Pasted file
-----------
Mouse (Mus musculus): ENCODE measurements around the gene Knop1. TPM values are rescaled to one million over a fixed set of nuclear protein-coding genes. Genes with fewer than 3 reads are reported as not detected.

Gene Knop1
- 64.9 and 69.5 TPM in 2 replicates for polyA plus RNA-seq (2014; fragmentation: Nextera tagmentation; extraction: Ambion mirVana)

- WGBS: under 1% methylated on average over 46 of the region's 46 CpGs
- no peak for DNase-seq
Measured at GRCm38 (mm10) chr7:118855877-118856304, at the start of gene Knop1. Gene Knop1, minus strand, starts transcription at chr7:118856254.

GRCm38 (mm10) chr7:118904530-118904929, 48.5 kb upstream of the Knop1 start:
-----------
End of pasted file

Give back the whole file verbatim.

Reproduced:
Mouse (Mus musculus): ENCODE measurements around the gene Knop1. TPM values are rescaled to one million over a fixed set of nuclear protein-coding genes. Genes with fewer than 3 reads are reported as not detected.

Gene Knop1
- 64.9 and 69.5 TPM in 2 replicates for polyA plus RNA-seq (2014; fragmentation: Nextera tagmentation; extraction: Ambion mirVana)

- WGBS: under 1% methylated on average over 46 of the region's 46 CpGs
- no peak for DNase-seq
Measured at GRCm38 (mm10) chr7:118855877-118856304, at the start of gene Knop1. Gene Knop1, minus strand, starts transcription at chr7:118856254.

GRCm38 (mm10) chr7:118904530-118904929, 48.5 kb upstream of the Knop1 start: